May 21, 2020

Romance in quarantine?

Esther Perel has done a lot of work with couples and looked at how to ‘want what you have’ long term.  In her book, “Mating in Captivity,” she wrote:

“Love enjoys knowing everything about you; desire needs mystery.”

"Mating in Captivity; Unlocking Erotic Intelligence" - Esther Perel

For some people, they believed or hoped that being isolated with their partner and/or family would bring them closer and for some it has.  But for many, the mystery and romance has vanished.  And worse still, for some it has made it difficult to ignore pre-COVID existing problems.  

Get a little creative

It may take a little more imagination and effort than before but there is absolutely not reason you can’t go on dates.  Maybe instead of dinner at a nice restaurant you fix of the dinning room or spot outside and cook a nice dinner or get take out.  Treat it like a date, set a time, put on non-athleisure wear, no TV or phones.  Instead of a movie at a theater, rent something online or find a virtual show/concert.  There are plenty of fun things to do and your partner will appreciate the effort and time you put into making it a nice experience and not just any other dinner or movie on the couch.

One of my favorite stories… A friend of mine loves, “The Grinch” one night last summer her husband set up a Christmas in June in their back patio with the TV outside, popcorn blankets, etc so that they could have a date night at home and she loved it.  

Your partner is not the enemy

It is so easy to see your partner as the problem in conflict.   While they may be part of the problem, it is critical that you ask yourself what your part is in any conflict.  Perhaps it is difficult for your to truly listen and hear them about because you are under added stress and anxiety. Perhaps you don't feel as though they are listening to you. If you want your relationship to work in or out of quarantine, it is critical that you be willing to accept responsibility for your part in the relationship both good and bad.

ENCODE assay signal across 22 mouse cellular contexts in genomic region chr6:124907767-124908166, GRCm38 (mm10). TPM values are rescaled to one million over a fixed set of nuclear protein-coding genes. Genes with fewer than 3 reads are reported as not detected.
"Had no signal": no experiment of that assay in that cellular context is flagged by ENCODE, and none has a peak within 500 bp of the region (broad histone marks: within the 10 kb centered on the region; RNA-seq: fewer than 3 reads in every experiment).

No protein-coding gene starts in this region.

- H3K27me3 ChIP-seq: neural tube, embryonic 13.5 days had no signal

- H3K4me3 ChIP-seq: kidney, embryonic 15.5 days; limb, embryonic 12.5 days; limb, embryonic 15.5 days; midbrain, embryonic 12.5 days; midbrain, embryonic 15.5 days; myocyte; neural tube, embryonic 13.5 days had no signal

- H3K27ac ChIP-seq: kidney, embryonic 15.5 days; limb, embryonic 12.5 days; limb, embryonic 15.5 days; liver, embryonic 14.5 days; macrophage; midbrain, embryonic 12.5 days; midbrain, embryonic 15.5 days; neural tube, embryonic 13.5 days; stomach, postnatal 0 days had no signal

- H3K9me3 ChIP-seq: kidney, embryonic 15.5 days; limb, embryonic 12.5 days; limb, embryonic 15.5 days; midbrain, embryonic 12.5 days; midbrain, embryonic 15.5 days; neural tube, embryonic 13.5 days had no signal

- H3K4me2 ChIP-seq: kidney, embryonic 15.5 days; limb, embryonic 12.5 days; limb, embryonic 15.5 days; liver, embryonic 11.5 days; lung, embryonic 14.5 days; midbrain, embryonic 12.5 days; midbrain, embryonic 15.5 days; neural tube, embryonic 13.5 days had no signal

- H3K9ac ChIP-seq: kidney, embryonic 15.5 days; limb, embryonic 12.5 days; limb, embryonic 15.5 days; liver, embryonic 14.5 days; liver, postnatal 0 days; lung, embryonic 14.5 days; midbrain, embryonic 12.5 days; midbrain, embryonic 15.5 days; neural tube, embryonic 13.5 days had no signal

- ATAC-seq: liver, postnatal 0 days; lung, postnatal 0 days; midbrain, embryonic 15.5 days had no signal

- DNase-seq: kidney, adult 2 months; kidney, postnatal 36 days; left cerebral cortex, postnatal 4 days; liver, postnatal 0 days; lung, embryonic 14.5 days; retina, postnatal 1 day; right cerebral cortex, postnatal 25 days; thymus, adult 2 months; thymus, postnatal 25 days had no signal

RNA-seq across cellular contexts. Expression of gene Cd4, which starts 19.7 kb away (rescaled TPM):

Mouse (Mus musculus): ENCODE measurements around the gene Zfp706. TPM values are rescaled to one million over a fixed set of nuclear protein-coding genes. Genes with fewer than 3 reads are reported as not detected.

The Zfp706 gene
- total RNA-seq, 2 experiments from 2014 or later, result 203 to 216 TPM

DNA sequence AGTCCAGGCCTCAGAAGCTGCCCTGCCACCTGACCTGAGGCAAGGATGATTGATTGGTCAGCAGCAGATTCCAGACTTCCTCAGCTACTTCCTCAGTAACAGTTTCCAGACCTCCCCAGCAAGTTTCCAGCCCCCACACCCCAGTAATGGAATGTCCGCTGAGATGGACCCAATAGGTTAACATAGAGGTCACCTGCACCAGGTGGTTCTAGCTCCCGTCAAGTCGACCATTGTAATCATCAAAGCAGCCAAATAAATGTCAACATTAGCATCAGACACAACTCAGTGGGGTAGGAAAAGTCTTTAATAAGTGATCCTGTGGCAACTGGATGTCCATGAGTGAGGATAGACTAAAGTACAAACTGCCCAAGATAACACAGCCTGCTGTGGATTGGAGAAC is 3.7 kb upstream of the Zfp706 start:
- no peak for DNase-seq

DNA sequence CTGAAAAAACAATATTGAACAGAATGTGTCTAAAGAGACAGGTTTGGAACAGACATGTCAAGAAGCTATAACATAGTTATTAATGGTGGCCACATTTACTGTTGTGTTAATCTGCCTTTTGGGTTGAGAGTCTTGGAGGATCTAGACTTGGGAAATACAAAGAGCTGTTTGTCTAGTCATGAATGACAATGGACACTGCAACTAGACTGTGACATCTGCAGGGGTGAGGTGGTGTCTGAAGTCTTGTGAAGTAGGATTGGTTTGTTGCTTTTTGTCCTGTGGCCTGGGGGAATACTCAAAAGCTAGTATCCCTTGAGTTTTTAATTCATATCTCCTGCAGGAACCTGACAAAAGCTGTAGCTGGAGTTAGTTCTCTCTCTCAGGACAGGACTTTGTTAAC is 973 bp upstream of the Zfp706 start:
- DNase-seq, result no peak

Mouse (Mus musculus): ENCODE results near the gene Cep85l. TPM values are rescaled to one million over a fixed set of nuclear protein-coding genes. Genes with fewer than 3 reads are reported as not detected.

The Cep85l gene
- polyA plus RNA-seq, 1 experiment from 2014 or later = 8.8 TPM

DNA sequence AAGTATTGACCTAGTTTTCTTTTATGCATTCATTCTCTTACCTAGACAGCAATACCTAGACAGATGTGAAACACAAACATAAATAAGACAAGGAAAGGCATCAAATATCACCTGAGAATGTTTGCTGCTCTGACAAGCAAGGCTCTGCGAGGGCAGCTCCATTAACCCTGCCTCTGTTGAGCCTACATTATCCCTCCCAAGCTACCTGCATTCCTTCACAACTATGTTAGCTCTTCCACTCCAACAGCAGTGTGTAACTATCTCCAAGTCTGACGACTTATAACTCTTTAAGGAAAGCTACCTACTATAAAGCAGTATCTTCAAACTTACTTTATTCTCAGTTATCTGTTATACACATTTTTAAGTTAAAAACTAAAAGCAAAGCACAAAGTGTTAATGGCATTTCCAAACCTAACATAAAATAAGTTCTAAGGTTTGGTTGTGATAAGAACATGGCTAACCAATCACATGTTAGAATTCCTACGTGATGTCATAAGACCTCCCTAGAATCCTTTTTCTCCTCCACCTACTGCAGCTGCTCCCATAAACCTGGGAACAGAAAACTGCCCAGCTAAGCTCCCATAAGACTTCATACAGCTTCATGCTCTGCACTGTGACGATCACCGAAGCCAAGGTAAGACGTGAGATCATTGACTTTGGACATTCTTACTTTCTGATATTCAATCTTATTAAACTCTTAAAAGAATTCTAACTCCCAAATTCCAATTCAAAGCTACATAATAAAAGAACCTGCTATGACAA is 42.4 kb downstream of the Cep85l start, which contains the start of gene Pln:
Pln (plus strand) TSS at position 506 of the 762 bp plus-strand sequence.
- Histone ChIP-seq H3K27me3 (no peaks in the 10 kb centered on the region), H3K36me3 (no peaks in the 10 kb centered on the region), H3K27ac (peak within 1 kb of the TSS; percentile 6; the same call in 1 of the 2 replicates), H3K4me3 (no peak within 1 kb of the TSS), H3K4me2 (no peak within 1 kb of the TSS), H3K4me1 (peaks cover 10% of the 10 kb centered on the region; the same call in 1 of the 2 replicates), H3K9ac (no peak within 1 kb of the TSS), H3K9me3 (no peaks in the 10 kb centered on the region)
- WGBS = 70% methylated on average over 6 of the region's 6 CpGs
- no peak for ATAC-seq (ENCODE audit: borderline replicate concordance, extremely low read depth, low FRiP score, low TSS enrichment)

When we focus on what we are doing right and what our partner is doing wrong, we are setting ourselves up for a crash.

Get in the solution

It is easy to point fingers and assign blame but it really isn't all that productive.

Think about when you get a review or evaluation from your boss. If they sat you down and spent an hour giving you a detailed list of each mistake you have made in the last couple of months but no idea how to improve or what they need instead, you would likely want to quit. Your relationship is the exact same way. Do not just tell your partner what they are doing wrong, tell them what you need (and want) instead. It is so much more constructive.

Take breaks from each other

Go for a bike ride, play cards with your friends online, work on a personal project in another room. Do not fall into the trap of feeling like if you are not working and at home that you must being int eh same room or engaging in the same things, that's waaayyyy too much intensity and together time.

Part of what your partner likely enjoyed about you when you met is that you had your own life and interests that made you interesting to begin with. Get back to those or even try some new ones, reach out to your friends and family, do something for a struggling neighbor or your community. There is so much about you that makes you who you are outside of your partner it is really important not to lose touch with those things - especially now.

Don't hold a town meeting

It is important to have one (maybe two) people to share your hurts and frustrations in your relationship but it is really important to run around and tell everyone in your network how awful your partner is and how badly they treat you. You would hate it if your partner told each person in their life about each and every mistake you made so don't do it to them.

And be careful who you seek support from on those issues. You know you have some friends and family members that don't give good advice and/or who are already not keen on your partner. If you want your relationship to work, seek out people who will listen to you and support you but also help challenge you to own your part and see it from your partner's perspective.


I do not know a single person who has not had stress related to COVID. Kids, business, friends, uncertainty... All of use could use a little extra grace, yourself included. It's ok to make mistakes. What's important is that we take ownership of them when we do make them.

Your partner deserves the same compassion. Maybe they aren't talking about it as much as other people in your world but their life has changed just as much as yours so it's worth cutting your partner a bit of slack as well.

As always, I’m here.  If you are ready to work on having the life you want, call me and let’s get started!

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